- Japan Society for Occupational Health
- Environmental and Occupational Health Practice (ISSN:24344931)
- vol.2, no.1, pp.2020-0016-RA, 2020 (Released:2020-09-25)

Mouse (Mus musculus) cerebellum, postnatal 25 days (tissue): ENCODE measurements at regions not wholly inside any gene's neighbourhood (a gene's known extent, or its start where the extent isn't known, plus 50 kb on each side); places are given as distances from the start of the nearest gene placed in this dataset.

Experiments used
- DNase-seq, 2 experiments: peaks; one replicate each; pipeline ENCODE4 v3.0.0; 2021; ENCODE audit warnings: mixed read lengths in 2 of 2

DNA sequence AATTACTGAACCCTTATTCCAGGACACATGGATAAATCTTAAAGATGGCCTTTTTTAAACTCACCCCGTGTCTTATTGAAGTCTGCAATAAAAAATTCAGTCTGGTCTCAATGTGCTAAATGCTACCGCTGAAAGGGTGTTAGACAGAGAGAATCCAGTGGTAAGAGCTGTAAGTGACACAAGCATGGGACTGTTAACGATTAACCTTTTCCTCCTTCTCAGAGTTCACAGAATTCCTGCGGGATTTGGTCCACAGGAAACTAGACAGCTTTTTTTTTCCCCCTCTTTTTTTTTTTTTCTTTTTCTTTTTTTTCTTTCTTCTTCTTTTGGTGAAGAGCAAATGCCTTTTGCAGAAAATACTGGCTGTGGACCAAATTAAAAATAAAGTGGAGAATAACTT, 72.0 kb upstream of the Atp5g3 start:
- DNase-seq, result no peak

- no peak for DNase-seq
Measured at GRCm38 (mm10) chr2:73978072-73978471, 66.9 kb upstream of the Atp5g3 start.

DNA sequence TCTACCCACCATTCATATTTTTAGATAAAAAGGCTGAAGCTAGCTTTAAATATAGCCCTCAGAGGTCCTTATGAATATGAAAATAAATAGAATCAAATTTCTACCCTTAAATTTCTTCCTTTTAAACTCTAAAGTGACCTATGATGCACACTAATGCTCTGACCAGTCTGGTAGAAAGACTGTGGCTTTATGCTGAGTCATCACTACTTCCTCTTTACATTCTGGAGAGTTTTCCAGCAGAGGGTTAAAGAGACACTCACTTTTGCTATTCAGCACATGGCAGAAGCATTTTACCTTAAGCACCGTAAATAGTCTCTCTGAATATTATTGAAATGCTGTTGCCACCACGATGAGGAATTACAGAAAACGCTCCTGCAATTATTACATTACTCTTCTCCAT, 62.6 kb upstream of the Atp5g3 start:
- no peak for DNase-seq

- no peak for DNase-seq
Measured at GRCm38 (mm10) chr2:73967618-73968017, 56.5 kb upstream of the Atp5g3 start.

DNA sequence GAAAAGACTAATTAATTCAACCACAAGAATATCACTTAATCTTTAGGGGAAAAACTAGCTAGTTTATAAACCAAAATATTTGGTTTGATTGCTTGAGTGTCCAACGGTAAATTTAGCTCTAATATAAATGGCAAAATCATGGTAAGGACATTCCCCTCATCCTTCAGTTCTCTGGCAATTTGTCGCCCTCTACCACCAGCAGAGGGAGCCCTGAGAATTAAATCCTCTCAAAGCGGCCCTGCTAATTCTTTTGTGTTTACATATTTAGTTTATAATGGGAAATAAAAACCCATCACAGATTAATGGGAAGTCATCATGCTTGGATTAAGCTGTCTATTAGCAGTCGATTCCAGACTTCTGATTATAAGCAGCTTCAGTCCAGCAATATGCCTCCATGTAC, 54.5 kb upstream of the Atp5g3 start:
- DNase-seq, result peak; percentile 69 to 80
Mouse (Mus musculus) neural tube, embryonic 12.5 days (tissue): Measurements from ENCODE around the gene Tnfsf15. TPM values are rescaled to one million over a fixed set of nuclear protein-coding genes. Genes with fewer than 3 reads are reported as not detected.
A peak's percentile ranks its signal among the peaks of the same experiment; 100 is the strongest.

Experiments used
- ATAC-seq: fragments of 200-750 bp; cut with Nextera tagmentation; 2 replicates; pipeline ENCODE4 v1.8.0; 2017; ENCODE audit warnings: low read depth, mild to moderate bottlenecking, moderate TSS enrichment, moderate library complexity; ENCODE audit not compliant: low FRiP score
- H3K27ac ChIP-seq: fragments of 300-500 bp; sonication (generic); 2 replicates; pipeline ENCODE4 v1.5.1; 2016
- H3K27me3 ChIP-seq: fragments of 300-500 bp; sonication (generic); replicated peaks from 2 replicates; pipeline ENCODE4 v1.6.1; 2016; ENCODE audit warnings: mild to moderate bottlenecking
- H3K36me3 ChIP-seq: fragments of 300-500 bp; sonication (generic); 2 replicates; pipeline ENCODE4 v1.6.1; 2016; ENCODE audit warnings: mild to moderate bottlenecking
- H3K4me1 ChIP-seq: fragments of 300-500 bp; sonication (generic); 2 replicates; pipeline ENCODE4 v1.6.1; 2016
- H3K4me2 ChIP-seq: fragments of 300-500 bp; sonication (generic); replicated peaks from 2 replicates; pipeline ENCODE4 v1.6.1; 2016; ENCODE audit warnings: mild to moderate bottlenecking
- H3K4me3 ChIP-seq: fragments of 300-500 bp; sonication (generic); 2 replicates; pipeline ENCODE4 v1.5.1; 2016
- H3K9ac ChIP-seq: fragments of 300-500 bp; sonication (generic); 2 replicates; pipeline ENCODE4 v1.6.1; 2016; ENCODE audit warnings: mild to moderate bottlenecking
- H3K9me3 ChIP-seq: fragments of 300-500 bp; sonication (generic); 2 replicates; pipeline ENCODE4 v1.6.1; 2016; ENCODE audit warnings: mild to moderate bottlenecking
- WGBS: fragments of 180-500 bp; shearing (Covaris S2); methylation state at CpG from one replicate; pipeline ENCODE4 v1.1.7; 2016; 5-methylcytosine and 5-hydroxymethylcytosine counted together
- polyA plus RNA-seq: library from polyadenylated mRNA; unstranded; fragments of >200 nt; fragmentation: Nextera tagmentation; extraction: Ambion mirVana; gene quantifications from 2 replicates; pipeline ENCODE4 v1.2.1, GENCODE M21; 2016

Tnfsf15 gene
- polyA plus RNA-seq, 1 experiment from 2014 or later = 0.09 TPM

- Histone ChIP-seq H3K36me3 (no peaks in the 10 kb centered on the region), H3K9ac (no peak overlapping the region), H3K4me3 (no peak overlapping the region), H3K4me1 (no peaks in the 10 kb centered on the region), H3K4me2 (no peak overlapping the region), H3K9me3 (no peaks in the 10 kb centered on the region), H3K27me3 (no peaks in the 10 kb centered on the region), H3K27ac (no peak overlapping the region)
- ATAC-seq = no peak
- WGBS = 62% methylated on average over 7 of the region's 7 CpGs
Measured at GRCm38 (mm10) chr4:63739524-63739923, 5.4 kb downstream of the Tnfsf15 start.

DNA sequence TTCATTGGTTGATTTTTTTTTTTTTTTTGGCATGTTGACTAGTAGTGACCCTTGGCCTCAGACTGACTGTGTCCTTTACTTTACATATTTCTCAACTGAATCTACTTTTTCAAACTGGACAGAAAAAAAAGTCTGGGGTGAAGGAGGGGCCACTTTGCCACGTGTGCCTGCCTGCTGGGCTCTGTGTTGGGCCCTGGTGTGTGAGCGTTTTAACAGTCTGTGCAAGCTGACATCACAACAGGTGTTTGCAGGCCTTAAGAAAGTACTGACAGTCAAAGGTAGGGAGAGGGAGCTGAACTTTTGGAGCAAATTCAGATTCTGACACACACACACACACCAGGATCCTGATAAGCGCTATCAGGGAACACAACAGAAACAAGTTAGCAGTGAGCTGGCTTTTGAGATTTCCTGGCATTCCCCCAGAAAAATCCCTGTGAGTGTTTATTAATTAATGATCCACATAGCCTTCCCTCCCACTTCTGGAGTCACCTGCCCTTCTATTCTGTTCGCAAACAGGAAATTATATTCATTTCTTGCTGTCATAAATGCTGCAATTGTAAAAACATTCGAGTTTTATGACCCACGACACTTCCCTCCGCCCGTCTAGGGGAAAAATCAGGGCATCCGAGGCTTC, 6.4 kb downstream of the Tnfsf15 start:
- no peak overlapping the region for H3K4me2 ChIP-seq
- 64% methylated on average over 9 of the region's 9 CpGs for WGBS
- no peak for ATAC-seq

Objective: While the workplace wellness program (WWP) has been widely provided around the world, there was little discussion of ethical issues around WWP. This article describes the overview of how ethical issues arise in WWP, and how practitioners, as well as employers, can mitigate these problems. Methods: The author reviewed the literature addressing the ethical issues around WWP and ethical analytic tools, potentially useful for practitioners to improve WWP from ethical perspectives. Results: The ethical issues in WWP were categorized based on the three principles in bioethics: the principle of autonomy, the principle of beneficence/non-maleficence, and the principle of justice. For each category, various ethical concerns have been discussed in previous research, such as autonomous decision-making under financial incentives, the importance of evidence-based intervention, unexpected consequences of health promotion programs, and disparities among workers under WWP. The author also identified several useful tools and approaches, which practitioners can utilize for improving WWP from ethical perspectives. Conclusion: The employers and practitioners are recommended to conduct ethical analysis with multiple stakeholders to improve their WWPs from ethical perspective during the process of program development and implementation.